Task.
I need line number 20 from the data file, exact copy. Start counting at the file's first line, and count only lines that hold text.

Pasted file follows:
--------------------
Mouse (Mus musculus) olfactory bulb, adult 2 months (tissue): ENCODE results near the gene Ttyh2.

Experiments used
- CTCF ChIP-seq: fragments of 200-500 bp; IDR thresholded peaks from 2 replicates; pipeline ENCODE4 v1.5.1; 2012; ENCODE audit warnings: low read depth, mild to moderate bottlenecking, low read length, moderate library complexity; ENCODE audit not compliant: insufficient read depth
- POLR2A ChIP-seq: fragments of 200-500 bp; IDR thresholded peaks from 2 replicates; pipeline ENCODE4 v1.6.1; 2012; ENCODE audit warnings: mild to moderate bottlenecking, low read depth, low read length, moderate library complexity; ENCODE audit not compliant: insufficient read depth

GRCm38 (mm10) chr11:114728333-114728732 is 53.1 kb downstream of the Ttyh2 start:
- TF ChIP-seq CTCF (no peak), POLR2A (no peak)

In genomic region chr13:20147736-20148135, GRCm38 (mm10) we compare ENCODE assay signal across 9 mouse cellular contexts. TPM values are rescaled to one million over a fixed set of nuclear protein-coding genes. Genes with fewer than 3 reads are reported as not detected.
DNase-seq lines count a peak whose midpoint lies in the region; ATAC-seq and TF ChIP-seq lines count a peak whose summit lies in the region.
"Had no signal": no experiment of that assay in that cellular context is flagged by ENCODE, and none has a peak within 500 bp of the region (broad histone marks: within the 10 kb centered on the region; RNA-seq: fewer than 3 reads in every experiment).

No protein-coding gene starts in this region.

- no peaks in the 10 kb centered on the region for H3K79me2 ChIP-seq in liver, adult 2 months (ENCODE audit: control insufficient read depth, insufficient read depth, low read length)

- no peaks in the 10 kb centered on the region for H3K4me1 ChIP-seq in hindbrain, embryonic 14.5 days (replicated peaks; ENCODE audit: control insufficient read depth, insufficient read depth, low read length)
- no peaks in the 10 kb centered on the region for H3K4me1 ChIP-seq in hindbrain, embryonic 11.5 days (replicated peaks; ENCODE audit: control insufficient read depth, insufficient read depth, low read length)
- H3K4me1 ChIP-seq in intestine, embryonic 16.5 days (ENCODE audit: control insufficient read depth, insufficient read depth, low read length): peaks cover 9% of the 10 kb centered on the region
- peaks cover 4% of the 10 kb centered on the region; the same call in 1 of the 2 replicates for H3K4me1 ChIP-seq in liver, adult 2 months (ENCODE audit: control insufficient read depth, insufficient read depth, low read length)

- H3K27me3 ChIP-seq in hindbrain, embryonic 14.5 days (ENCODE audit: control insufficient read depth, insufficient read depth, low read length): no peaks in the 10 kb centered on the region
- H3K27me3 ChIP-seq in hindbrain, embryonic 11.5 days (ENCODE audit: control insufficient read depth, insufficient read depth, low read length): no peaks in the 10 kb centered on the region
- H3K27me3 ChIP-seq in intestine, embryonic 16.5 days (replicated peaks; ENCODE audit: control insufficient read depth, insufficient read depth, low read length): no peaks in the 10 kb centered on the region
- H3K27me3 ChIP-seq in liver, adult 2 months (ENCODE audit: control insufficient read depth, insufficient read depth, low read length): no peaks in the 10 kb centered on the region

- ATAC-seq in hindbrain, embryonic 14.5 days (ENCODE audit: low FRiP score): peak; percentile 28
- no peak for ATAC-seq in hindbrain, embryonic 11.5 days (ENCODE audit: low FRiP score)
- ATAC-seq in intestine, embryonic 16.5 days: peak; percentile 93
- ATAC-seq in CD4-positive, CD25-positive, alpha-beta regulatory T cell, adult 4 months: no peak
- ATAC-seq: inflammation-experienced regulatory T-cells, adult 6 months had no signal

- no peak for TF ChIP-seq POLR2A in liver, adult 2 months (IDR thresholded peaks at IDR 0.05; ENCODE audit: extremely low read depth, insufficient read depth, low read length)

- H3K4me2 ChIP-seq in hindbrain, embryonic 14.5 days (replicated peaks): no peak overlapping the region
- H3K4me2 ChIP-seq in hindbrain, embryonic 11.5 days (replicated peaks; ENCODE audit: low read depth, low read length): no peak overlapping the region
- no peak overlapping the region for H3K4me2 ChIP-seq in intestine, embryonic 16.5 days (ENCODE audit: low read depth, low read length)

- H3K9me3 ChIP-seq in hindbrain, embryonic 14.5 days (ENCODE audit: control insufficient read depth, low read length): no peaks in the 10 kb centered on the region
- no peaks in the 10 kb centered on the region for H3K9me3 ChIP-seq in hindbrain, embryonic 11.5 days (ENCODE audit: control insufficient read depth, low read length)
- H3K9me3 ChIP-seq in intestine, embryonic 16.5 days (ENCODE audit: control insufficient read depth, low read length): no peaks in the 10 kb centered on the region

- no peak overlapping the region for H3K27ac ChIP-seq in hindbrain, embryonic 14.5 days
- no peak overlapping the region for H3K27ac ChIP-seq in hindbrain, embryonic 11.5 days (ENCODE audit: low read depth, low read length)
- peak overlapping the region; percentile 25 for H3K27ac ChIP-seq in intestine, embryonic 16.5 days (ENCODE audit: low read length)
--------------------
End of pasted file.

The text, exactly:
- ATAC-seq in hindbrain, embryonic 14.5 days (ENCODE audit: low FRiP score): peak; percentile 28